One of the many duties that Urban Planners have, and probably the most significant, is to create healthy and sustainable communities. In order for the modern world to progress, the promotion of new energy strategies is a necessity. Therefore, Energy Planning must be factored into all decisions involving transportation, industry, agriculture, and electricity. Although “peak oil” seems afar off, that does not mean that we should right it off as if it were not a present danger. Peak oil is still a matter of major concern and should start being addressed as if it were a problem today, now. Future generations are relying on us to be altruistic. Thus, “Contemporary Urban Planning”, lists strategies that can be taken to conserve energy and lists them into four general categories: Land-use planning, changes in building characteristics, changes in transportation, and community energy sources. I will be addressing the following: land use planning, changes in transportation and building characteristics.
A land-use planning strategy that can be used is encouraging mixed-use development. Probably the greatest fueler to global climate change and oil depletion has to be suburban sprawl. Suburban sprawl has caused people to fill up their gas tanks time and time again to sustain their long distance travelings between residential and commercial destinations. The best way to combat suburban sprawl is to limit distances travels via automobile. This can be done through mixed-use development. For example, the merging of residential and commercial can decrease commuting and shopping distances, by making the destinations, such as, residential and commercial, accessible by foot, elevator and/or stairs. It also allows shoppers to live and play conveniently within walking distance, which is ecologically friendly and free.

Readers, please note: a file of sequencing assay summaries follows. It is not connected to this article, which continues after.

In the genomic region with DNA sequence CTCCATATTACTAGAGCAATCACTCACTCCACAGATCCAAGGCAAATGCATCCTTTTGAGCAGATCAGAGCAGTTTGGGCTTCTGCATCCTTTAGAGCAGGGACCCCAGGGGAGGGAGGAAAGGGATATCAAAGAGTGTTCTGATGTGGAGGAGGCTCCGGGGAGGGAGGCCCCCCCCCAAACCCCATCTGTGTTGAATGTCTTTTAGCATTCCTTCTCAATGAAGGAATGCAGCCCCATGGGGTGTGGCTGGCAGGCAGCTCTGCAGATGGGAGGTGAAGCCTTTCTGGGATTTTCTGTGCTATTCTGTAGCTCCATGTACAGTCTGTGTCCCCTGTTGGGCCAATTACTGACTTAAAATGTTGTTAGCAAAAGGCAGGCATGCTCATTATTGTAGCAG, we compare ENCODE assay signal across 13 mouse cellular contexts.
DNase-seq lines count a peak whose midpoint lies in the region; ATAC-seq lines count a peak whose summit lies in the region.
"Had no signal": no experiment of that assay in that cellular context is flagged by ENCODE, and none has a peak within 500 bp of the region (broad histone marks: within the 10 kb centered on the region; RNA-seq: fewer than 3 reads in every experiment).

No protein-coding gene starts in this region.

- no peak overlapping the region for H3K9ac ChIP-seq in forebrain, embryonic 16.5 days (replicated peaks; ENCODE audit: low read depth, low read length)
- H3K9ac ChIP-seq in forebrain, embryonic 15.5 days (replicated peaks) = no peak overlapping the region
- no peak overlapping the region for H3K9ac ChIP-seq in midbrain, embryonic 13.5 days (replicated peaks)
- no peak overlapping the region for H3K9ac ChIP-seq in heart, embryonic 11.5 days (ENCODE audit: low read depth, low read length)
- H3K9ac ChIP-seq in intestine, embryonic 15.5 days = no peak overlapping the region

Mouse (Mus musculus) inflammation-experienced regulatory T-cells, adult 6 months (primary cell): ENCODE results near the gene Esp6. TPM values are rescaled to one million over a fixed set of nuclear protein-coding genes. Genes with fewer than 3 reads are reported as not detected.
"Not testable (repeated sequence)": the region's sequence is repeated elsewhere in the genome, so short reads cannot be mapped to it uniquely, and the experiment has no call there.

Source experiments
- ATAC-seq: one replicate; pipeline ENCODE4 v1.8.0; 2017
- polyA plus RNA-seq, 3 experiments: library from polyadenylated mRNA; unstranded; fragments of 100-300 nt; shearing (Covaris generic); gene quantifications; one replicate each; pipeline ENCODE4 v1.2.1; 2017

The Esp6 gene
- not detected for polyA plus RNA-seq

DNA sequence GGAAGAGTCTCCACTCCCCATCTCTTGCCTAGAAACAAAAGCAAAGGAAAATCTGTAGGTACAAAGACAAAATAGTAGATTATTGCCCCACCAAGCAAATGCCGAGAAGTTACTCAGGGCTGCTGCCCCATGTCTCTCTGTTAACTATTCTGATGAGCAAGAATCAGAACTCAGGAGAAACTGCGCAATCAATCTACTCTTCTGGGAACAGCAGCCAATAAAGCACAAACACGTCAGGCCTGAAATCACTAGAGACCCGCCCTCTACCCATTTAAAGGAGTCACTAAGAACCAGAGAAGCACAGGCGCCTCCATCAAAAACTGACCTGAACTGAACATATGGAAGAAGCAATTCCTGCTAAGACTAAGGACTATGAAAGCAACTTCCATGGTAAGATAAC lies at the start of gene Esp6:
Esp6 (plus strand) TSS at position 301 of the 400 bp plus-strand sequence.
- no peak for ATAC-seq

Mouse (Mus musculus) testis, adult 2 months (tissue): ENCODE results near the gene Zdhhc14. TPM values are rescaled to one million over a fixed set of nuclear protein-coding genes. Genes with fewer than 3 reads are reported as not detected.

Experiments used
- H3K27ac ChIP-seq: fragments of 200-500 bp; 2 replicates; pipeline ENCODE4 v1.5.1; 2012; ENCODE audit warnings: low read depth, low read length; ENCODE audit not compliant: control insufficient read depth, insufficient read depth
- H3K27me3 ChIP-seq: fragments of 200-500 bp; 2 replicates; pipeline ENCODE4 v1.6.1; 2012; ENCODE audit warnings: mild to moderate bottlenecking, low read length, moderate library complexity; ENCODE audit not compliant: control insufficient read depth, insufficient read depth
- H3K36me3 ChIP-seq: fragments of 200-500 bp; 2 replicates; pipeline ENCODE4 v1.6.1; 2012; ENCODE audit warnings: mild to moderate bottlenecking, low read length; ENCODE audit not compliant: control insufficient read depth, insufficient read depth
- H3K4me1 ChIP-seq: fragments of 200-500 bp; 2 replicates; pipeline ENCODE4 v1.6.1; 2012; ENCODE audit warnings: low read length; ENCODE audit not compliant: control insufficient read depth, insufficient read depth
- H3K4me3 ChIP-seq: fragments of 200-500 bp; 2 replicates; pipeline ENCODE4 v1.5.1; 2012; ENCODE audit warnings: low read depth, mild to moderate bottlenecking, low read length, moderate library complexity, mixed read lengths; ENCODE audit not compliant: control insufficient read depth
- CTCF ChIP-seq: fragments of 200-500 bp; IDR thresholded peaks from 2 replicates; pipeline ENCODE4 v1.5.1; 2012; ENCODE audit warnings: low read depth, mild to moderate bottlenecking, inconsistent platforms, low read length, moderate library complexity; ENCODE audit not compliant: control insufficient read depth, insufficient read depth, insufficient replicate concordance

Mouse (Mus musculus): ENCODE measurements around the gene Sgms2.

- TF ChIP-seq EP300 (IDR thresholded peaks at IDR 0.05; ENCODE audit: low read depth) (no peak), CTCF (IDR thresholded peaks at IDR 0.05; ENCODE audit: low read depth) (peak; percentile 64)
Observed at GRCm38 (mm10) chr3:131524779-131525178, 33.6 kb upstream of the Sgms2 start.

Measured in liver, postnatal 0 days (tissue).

Transportation is the largest single user of petroleum, consuming more than half of petroleum quads in the United States. This is the reason why Levy lists changes in transportation as a category. One of the strategies that he explains can be utilized by planners to conserve energy is separating light rails, bicycle lanes, and automobile lanes. This therefore makes other forms of transportation more safe therefore encouraging people to leave their cars at home and take the light rail or bicycle. Davis, California, is a prime example of this. Davis, CA, has designated 25 percent of all passenger miles to bicycle lanes.
Levy also lists Changing Building Characteristics as a category. The strategy listed with this category is encouraging row housing, rather than free standing single-family units. The way that this strategy conserves energy is by reducing the amount of energy used in heating buildings — it reduces the amount of surface exposure to the elements outside. Connecting houses together leaves no room for heat to escape to the outside, instead it confines heat to only the inside of that home. Another is making buildings that face the south on streets that run east and west so that buildings can retain the maximum amount of solar exposure. A “green code” could be mandate solar panels in such neighborhoods so that such solar exposure can be captured and used.